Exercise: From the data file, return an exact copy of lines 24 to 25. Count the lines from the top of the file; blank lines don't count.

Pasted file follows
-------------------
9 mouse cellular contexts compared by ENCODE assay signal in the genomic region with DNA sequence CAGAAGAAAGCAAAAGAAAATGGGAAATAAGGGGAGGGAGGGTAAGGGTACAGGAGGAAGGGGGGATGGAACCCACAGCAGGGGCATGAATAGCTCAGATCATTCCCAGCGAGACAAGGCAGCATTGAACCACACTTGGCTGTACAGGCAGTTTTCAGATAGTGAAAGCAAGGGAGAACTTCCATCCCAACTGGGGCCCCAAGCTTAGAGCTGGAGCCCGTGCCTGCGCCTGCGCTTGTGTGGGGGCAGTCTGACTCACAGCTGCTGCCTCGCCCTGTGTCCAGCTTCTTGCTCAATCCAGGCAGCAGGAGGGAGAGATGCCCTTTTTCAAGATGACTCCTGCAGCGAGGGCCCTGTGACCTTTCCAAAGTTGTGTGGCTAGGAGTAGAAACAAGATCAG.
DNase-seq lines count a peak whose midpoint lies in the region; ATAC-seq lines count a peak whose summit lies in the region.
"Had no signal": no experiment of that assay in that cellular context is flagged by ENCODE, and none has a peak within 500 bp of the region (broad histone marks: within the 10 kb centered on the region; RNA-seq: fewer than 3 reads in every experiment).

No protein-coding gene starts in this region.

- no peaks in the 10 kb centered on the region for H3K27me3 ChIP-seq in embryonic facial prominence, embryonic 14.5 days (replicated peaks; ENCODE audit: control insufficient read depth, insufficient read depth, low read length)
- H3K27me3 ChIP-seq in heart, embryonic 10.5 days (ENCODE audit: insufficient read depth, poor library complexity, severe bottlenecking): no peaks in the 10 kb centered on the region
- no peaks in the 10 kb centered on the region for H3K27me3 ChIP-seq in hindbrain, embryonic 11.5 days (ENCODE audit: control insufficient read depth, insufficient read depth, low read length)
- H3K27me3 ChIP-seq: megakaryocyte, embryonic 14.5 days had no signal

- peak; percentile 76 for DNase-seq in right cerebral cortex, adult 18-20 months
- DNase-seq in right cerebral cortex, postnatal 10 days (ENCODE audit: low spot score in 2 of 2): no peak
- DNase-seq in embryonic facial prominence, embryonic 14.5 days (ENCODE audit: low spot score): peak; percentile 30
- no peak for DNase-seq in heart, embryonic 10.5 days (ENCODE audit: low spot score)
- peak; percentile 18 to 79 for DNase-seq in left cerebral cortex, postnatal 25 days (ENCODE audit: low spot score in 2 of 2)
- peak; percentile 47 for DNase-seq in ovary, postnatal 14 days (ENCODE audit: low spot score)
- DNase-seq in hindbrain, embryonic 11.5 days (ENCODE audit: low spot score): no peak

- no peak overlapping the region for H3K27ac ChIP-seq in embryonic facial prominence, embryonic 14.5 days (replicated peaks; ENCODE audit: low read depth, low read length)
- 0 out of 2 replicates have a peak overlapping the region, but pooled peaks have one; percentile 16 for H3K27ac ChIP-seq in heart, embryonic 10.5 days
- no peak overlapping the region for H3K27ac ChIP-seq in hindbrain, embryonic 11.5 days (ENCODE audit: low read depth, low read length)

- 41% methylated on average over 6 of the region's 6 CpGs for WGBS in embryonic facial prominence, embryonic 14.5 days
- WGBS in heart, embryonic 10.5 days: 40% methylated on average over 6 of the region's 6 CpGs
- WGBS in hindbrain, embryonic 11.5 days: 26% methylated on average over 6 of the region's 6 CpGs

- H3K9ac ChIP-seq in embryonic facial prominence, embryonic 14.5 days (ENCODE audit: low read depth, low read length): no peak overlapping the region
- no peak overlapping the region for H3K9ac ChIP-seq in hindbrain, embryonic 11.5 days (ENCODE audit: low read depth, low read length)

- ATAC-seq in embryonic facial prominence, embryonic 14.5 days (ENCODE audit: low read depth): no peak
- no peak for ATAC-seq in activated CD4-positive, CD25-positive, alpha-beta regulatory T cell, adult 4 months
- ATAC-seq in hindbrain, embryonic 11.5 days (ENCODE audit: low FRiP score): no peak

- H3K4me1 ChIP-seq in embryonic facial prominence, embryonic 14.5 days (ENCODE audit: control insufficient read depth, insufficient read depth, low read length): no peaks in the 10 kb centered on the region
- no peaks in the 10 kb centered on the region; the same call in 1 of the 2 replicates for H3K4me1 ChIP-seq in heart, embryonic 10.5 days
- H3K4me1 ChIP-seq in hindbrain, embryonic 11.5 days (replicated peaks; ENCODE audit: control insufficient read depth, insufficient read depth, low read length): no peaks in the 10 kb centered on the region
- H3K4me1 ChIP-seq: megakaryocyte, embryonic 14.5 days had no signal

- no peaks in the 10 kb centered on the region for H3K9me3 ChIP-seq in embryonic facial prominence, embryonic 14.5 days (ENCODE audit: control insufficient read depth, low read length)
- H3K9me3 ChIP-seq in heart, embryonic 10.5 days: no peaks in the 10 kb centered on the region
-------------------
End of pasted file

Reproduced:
- ATAC-seq in embryonic facial prominence, embryonic 14.5 days (ENCODE audit: low read depth): no peak
- no peak for ATAC-seq in activated CD4-positive, CD25-positive, alpha-beta regulatory T cell, adult 4 months